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The Broadband Bill of Rights
On this fifth Anniversary of the Telecommunications Act of 1996, it is clear that the dream of its creators – to deliver lower prices for local phone services, and speed up the deployment of advanced networks – is still a mirage for the overwhelming majority of America’s phone customers. And recent events all point to a serious crisis in telecommunications and broadband deployment.
The facts are clear – The Baby Bells are still monopolies, and they are unfairly using their market dominance and control of the local phone networks to close out DSL and local telecom competition. Also, their longstanding promises to deploy advanced network services and facilities remain unfulfilled, even though the Bells were able to leverage these promises to hold onto high retail rates from the inflationary ’70s and ’80s, resulting in massive Bell profits over the last decade – and continuing today.
We believe the Bells’ practices are harming America’s economic growth, not to mention phone and DSL customers. It is time to enforce the Telecom Act – and amend it if need be – and not let the Bells kill America’s Broadband Future.
This document sets out the “Broadband Bill of Rights” – statements of law and policy that are to some extent already inherent in state and federal telecommunications law, but which seem to have been lost in the shuffle of Bell mega-mergers and unceasing Bell efforts to stonewall local competition. These rights should be reaffirmed by state and federal legislators and regulators, and should be implemented immediately. This statement of rights was created by Bruce Kushnick, Executive Director of New Networks Institute, Joe Plotkin, Director of Marketing/DSL, Bway.net, two respected Washington lawyers who shall remain nameless, George Mason, James Madison, and Thomas Jefferson.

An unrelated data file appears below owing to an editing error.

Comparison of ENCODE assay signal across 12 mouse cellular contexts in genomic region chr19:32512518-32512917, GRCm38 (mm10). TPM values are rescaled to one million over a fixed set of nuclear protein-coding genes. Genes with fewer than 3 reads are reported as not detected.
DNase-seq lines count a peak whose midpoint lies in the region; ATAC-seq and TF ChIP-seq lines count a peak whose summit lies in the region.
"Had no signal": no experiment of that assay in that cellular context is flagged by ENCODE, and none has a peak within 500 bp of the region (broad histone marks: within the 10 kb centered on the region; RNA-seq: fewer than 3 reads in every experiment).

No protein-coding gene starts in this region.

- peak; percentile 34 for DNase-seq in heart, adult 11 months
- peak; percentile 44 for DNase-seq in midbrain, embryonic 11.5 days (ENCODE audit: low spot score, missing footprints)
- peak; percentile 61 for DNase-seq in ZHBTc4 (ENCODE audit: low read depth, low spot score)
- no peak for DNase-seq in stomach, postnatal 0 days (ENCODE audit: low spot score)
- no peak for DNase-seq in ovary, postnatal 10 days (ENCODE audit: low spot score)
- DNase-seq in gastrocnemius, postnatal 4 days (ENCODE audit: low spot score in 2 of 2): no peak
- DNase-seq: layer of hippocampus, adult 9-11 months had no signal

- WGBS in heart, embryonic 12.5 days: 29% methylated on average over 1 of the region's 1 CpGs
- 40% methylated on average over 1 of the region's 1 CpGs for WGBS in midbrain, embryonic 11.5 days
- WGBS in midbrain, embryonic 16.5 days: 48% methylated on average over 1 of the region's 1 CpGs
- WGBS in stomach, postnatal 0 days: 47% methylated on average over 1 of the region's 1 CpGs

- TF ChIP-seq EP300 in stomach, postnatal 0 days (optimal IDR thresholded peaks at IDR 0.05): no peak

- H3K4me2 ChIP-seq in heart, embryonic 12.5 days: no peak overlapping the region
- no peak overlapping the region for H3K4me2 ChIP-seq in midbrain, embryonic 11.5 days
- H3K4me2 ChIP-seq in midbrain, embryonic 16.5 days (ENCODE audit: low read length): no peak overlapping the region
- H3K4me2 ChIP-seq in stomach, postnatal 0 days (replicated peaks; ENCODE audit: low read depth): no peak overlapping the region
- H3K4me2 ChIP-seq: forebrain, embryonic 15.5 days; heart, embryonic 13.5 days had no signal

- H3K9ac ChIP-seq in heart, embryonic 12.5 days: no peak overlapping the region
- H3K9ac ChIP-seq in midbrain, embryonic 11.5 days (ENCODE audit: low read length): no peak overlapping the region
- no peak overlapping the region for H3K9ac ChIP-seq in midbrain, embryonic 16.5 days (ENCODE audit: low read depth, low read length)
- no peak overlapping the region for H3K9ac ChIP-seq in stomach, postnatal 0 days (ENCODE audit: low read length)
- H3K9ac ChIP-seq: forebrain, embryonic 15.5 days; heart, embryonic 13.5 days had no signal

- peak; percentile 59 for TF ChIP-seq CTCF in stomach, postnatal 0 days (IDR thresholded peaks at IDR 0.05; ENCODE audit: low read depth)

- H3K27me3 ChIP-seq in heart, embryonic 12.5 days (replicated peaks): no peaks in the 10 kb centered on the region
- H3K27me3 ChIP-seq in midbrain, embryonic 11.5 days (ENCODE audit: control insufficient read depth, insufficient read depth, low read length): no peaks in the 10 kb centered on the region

1. AccessTelephone users – consumers and businesses – have the inalienable and unencumbered right to broadband access via the local phone networks to all areas of the public Internet, including the World Wide Web.
2. ChoiceTelephone users have the right to a competitive environment which gives them real choices as to the provider of broadband access and the technical means used to provide such access, including: